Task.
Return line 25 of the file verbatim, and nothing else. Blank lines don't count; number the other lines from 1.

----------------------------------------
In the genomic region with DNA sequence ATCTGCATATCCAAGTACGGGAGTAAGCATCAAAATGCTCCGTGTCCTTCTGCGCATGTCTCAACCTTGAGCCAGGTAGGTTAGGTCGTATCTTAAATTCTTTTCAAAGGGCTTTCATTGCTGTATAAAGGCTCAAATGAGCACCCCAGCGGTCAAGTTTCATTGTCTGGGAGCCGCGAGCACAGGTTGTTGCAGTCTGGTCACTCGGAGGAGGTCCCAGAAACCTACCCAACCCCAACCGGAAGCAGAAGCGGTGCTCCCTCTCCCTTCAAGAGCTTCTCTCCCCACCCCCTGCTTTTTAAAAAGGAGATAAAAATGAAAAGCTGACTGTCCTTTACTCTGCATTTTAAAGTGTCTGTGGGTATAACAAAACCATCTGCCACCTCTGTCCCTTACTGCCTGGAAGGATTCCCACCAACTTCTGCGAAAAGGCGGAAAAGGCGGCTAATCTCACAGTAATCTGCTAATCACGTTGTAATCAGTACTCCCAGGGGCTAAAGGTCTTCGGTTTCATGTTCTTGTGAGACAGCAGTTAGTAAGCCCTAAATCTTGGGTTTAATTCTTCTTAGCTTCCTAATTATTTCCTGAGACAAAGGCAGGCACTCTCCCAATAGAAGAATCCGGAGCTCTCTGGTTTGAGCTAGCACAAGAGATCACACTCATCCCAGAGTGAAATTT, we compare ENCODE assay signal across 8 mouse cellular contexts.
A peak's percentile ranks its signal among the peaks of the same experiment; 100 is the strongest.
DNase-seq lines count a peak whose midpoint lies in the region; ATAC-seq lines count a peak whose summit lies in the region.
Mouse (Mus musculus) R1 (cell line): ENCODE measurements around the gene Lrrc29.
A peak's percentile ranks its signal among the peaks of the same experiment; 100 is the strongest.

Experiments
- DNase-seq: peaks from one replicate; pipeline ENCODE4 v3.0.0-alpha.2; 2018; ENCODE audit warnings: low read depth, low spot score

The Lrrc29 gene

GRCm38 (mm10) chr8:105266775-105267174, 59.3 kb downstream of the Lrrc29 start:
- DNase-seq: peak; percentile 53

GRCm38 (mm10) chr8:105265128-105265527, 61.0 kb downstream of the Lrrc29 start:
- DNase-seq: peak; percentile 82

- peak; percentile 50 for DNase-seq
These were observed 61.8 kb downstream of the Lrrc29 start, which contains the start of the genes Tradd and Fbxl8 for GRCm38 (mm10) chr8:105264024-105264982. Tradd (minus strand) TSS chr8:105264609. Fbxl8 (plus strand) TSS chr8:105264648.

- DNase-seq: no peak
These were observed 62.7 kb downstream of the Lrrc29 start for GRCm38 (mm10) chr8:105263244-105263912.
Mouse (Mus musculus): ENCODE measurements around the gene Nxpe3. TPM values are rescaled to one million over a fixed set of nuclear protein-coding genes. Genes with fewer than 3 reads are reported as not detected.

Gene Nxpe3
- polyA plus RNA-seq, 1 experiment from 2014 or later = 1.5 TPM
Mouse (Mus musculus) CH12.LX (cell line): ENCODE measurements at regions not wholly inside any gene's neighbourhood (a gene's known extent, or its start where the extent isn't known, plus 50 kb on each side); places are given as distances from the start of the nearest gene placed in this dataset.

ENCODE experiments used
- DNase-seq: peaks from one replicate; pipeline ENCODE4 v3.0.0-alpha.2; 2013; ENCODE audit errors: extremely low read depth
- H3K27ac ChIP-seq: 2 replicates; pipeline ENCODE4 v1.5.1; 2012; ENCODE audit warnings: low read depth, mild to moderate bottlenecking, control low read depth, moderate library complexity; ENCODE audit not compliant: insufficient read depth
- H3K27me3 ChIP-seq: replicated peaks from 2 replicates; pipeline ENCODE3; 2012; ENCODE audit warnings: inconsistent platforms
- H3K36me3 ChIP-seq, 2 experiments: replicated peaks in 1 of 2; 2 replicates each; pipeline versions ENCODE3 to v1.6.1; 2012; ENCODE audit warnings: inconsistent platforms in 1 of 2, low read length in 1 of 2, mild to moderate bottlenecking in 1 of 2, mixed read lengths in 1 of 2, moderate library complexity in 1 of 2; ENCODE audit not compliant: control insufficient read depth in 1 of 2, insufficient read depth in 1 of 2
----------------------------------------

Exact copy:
- H3K36me3 ChIP-seq, 2 experiments: replicated peaks in 1 of 2; 2 replicates each; pipeline versions ENCODE3 to v1.6.1; 2012; ENCODE audit warnings: inconsistent platforms in 1 of 2, low read length in 1 of 2, mild to moderate bottlenecking in 1 of 2, mixed read lengths in 1 of 2, moderate library complexity in 1 of 2; ENCODE audit not compliant: control insufficient read depth in 1 of 2, insufficient read depth in 1 of 2